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Designing With and For Customers

Jayme Rabenberg

At Edify, one of our operating agreements is that we work in and around people's natural workflows. To accomplish this we are constantly prioritizing conversations with software engineers so we can deeply understand the different ways engineers work, learn, and prefer to use tools.

Talking to our customers is fundamental to our success.

I know and have worked with many software engineers. I've seen firsthand the effects of poor onboarding programs and lack of knowledge management but prior to joining Edify, I don't think I'd ever asked one of my Engineering Manager colleagues "What do you like about your onboarding program? ...what do you hate about it?" I didn't understand the problem of engineering onboarding.

A year ago, when we set out to build our onboarding bot eddy, we knew that building would be the riskiest and most expensive part. We wanted to create a solution that would reduce the onboarding burden on managers and teams, increase time-to-productivity for new hires, and create space for high-value human interactions. Rather than start by building, we started by talking to our customers. Then we kept talking to them.

We launched eddy to our first beta customers in August 2020, just four months after the first lines of code were written. We were able to be narrow in our product scope because by that time we deeply understood the problem. By having these conversations, we understood how eddy would be able to deliver value to our customers, and that helped us focus and make quick decisions.

Don't Build Your Product on Data Alone

When I was a graduate student in Anthropology, I spent some time wrestling with the problem of the high failure rate of so many infrastructure projects aimed at helping improve health and social outcomes in poor communities. I recall coming across the parable of an organization that built a well in a rural community with no access to clean water. With limited resources and a short timeline, the organization quickly hired water scientists and structural engineers, they identified land near the community with an excellent water table, and they built a well. However, once completed, no one in the community used the well, and the project managers were left scratching their heads.

You may have heard some version of this story before. Or you may have even built a product like this yourself. The process probably looked something like this:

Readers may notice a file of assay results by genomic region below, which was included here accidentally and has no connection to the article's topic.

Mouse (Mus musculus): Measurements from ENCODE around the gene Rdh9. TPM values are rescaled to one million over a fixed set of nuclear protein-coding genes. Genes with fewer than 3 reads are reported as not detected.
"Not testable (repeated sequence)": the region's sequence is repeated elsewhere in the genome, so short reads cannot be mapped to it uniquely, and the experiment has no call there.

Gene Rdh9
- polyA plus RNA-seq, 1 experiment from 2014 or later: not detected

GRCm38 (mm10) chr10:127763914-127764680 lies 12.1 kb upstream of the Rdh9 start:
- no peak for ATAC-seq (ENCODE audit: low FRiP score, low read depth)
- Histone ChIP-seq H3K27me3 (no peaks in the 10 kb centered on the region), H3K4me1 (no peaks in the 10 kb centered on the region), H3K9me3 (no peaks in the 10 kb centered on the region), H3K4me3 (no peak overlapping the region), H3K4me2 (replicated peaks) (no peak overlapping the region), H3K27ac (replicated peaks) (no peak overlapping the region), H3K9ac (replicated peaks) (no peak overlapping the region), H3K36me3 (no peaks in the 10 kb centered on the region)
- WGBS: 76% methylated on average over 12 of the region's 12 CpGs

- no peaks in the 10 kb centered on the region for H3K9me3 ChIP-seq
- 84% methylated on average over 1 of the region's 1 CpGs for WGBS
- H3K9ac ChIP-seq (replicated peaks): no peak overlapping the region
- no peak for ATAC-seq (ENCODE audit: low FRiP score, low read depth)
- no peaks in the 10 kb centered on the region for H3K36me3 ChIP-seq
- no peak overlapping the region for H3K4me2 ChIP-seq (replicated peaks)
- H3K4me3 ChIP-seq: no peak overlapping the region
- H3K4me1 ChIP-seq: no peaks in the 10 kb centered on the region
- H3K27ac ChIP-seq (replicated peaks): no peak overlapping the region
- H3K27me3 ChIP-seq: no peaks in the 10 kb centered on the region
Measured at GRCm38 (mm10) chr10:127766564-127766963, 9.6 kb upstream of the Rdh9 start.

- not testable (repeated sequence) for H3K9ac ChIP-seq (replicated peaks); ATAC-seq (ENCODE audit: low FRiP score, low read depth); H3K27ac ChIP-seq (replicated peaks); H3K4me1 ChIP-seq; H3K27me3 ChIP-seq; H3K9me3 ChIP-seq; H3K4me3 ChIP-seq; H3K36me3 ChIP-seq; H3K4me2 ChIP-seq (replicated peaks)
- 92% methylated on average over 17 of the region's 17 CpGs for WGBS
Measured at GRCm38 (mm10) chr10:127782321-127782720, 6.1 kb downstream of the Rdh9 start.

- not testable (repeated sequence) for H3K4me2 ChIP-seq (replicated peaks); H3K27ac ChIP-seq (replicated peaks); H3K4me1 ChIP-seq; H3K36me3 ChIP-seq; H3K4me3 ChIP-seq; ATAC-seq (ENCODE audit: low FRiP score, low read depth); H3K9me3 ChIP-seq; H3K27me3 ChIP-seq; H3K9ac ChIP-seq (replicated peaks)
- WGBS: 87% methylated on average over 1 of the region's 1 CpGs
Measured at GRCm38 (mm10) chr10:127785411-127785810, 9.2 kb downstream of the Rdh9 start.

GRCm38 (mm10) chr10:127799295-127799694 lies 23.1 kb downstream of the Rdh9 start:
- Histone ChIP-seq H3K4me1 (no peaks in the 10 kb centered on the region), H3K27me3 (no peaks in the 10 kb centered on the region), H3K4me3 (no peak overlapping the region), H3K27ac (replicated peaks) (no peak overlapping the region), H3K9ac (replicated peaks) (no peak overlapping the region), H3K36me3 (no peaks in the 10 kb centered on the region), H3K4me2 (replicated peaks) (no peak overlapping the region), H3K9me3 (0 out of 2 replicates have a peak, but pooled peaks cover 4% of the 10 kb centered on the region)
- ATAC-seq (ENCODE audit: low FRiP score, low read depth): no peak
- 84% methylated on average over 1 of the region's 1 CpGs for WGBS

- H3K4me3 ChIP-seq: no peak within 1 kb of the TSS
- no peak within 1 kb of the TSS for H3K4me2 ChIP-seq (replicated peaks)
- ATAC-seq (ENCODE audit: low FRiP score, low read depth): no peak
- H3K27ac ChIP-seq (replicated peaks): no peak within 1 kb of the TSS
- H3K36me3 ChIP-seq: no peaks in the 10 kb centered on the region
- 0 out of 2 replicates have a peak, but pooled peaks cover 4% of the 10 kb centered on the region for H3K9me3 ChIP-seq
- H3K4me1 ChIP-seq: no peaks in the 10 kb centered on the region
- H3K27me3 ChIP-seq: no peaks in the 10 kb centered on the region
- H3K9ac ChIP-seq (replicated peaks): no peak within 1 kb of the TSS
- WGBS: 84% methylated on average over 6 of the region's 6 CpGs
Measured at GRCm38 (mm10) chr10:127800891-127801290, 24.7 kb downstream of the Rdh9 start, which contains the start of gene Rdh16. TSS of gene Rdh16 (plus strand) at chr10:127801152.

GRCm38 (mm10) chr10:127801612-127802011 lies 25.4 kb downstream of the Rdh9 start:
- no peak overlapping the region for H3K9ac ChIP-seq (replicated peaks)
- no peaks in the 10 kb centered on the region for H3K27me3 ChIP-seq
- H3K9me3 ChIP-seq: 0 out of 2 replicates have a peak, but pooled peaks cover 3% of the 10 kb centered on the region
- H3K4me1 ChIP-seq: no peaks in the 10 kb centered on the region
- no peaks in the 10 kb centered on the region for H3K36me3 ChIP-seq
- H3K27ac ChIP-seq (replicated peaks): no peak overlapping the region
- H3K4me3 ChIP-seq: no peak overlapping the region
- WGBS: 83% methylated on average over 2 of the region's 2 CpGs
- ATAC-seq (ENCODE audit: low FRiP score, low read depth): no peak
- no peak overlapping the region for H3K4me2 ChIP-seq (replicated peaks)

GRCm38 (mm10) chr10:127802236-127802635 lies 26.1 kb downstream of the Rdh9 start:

The “if you build it they will come” approach rarely works outside of the movies. To be successful, most products need to deeply understand their customer and their customer's needs before they start building.

The problem was the water organization only looked at geological data. They didn't talk to the people they wanted to serve. There could be a range of agricultural, logistical, or cultural reasons their well placement wasn't ideal but they didn't know because they didn't ask what the local community wanted.

Why does this approach fail?

  • You didn’t understand the problem as the customer
  • The solution doesn’t solve the problem for the customer
  • The solution creates a new problem for the customer
  • Your target customers don’t think they have a problem

For Edify, the data around time-to-productivity, retention, and churn told us that onboarding was a problem but we needed to understand how that problem was understood and felt by our customers before we built our solution.

Edify’s process looked like this:

Getting to Know Your Customer's Problem

Problems are chameleon-like and they manifest themselves in different ways for different people, so it’s important to understand the type of problem you are solving, the underlying causes, and who you are solving for.

Talking to different potential users helped us to hear the many facets of the problem of engineering onboarding. Managers said maintaining updated onboarding plans was painful, that documentation was quickly out of date, and that they didn't have good ways to measure new hire progress. Engineering leaders told us about problems with churn, lagging team productivity for months after a new hire starts, and disparate experiences from team to team. New hires told us about confusion, not knowing who to ask questions, and feeling isolated from their new team.

Get Feedback Early and Often

Once you understand your problem, you probably have some ideas about how to solve it. But there is still a risk you will build the wrong solution. Validate that your solution is something that your customers will want to use.

We build lots of prototypes, test our solution assumptions with our prospective users, and throw out the things that don’t work. Last spring, I ran a month-long experiment with an engineering team where I pretended to be eddy - testing our assumptions about features, and trying different conversation patterns to see what worked and what didn’t. That experiment helped us understand that our first solution for helping teams to customize their onboarding plans didn’t work, so we didn’t build it.

Build a Solution but Don’t Stop Getting Feedback

Problems are not static so we are constantly looking for ways to get feedback from our customers, both on the features they are using today, and those we are prototyping to build. We are focusing our user research on the areas where building new products is risky.

We take time to talk to customers and prospective customers every day. Our team meets weekly to discuss what we’ve learned from these customer interactions, conceive of new ideas, and refine our understanding of priorities based on that feedback.

Our team at Edify invests just as much energy into understanding the engineering onboarding problem and solutions as we do building for it. Users are your best source of real-world, useable data. And there is always more to learn.

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